Tuesday, 2 August 2011

Nigerian Prize for Literature reaches shortlist phase

The Advisory Board for The Nigeria Prize for Literature today approved an initial shortlist of six out of the 126 books submitted for the 2011 edition of the prize.

The list parades well-known writers of children’s literature like Uche Peter Umez winner of the 2006 Commonwealth Short Story Prize and runner-up for the 2007 The Nigeria Prize for Literature with his book The Runaway Hero; Philip Begho, author of over 70 books and two-time contender for The Nigeria Prize for Literature in 2004 and 2010 with his Aunty Felicia Goes to School; Ayodele Olofintuade, with Eno’s Story; Chinyere Obi-Obasi, with The Great Fall, Mai Nasara with The Missing Clock. Thelma Nwokeji,’ a new writer, also made the list with her debut, Red Nest.

The list was presented after two months of intensive scrutiny by the chairman of the panel of judges for this year’s prize, Akachi Adimora-Ezeigbo, a professor of English, University of Lagos and past co-winner of the prize. Other members of the panel are Prof. Lekan Oyegoke of Olabisi Onabanjo University, Ago-Iwoye, Ogun State, Prof. Yakubu Nasidi of the Faculty of Arts and Social Sciences, Ahmadu Bello University, Zaria, Prof. David Ker, Vice Chancellor The Catholic University of Nigeria, Obehi, Abia State and Prof. Ini-Obong Uko, Department of English, University of Uyo, Akwa Ibom State all well-respected literary critics.

The Advisory Board was represented by its chairman Professor Emeritus Ayo Banjo and Dr. Jerry Agada, President of the Association of Nigerian Authors.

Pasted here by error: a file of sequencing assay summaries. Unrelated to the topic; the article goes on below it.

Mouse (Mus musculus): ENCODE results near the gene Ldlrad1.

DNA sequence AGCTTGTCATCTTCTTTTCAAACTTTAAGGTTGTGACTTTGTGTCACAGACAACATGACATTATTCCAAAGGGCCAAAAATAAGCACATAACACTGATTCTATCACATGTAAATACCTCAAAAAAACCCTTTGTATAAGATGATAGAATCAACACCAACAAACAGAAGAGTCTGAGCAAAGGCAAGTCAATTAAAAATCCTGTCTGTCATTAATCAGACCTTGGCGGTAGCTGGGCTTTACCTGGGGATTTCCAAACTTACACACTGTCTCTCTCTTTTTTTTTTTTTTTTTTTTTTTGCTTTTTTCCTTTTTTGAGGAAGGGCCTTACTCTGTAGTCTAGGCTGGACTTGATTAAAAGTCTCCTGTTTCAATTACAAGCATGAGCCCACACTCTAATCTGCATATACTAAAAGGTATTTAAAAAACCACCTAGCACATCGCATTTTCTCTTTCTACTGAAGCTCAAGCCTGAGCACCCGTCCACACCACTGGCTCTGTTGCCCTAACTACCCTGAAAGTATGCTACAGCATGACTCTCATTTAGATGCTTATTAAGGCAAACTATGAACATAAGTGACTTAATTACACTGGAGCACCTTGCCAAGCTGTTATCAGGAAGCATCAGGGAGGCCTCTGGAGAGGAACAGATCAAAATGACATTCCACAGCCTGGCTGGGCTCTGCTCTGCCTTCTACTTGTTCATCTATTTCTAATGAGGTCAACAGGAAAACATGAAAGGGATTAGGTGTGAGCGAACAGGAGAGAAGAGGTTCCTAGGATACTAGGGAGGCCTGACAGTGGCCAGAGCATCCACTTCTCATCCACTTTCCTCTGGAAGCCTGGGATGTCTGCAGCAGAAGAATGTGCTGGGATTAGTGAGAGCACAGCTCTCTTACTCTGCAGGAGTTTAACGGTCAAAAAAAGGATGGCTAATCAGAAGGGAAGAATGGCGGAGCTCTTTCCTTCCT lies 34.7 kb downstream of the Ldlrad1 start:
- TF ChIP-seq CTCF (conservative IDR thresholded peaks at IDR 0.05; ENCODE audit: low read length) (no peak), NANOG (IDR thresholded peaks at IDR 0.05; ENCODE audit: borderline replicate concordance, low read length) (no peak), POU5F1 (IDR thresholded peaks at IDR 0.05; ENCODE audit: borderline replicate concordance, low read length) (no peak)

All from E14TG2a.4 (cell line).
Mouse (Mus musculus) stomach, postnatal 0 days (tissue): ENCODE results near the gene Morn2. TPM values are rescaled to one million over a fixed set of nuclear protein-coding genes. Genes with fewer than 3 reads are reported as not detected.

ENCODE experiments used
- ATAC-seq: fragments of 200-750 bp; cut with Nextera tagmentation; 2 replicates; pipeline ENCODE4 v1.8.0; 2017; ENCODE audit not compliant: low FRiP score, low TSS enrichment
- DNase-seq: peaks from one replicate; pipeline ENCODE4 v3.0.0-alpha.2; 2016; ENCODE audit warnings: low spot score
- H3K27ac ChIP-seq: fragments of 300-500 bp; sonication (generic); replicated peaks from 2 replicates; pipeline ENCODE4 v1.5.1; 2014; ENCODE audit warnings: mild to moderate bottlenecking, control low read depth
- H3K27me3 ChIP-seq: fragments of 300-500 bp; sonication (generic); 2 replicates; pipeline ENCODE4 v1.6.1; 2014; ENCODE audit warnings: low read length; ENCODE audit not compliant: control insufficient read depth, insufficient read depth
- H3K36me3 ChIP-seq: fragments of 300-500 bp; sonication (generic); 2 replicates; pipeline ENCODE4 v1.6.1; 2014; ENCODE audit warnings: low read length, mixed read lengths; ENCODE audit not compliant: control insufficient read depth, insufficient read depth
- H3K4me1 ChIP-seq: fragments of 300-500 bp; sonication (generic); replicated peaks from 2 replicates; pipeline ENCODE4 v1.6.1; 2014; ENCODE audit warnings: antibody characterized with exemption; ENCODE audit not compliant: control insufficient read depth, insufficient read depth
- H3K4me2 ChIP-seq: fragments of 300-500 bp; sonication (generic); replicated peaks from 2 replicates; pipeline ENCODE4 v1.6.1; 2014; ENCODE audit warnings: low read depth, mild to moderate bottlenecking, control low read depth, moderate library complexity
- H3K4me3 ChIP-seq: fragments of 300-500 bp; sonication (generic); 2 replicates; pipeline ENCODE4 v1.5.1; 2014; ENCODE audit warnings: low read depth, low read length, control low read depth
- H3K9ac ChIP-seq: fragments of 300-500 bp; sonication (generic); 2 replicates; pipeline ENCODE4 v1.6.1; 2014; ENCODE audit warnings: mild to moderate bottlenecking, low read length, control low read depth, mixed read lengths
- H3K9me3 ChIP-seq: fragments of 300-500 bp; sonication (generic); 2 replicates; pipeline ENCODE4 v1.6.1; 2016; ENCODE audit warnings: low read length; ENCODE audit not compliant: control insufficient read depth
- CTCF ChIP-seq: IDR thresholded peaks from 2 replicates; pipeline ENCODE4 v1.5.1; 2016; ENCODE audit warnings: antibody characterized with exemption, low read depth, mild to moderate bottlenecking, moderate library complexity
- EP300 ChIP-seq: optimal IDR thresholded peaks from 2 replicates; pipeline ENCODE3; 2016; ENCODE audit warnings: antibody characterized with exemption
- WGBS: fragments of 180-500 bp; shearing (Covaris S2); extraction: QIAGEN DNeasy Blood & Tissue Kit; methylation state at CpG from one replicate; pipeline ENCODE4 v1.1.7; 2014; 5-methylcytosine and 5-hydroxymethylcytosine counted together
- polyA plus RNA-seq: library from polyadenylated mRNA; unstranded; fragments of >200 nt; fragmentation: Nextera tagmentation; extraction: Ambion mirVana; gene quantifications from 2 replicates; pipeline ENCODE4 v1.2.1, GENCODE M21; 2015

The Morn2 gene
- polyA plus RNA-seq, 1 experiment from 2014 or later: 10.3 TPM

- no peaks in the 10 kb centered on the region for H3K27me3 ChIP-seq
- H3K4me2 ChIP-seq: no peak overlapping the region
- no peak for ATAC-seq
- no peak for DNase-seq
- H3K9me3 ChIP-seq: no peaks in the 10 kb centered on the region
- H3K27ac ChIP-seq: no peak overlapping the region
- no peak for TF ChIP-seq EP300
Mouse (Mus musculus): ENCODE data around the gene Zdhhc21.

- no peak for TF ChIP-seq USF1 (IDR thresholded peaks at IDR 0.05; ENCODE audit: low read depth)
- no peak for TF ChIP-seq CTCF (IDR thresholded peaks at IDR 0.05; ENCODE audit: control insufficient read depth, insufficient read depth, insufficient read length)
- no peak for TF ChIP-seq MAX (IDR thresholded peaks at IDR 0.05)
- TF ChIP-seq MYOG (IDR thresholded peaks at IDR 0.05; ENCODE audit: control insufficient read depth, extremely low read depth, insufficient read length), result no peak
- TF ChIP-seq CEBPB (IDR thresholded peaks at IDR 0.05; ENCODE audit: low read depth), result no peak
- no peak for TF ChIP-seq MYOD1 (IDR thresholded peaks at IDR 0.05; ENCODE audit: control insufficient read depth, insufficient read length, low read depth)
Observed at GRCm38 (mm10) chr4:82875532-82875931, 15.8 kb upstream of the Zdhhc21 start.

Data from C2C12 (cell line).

This standard this year, even more than other years, is uncompromising. Even though Nigerian writers from all over the world submitted entries for the prize, the six authors on parade are all home-based.

Although the contending books for the prestigious prize sponsored by Nigeria LNG Limited are overwhelmingly for the 7-12 age range, rather than the teen or 'crossover' books that sometimes pass for children's books, they did not shy away from tackling gritty or difficult subjects. They are also books that can be enjoyed by both children and adults.

The children’s literature prize does not favour any genre- prose, poetry or drama; only good writing is rewarded. The prize sifts the huge array of children’s books which come out every four years, short listing only the mind-snaring originals.

Professor Akachi-Ezeigbo said the judges were particularly careful to avoid poorly edited books, books with low moral thresholds, junk reads, thrillers or books which can be read on auto-pilot. The emphasis is on good books that stay with you long past the point at which you put them down, she said.

Professor Banjo thanked the judges urging them to ensure that only entries that meet a very high standard of excellence were rewarded. He said a second shortlist of three books will be announced in September and a winner, if any, in October.

No comments:

Post a Comment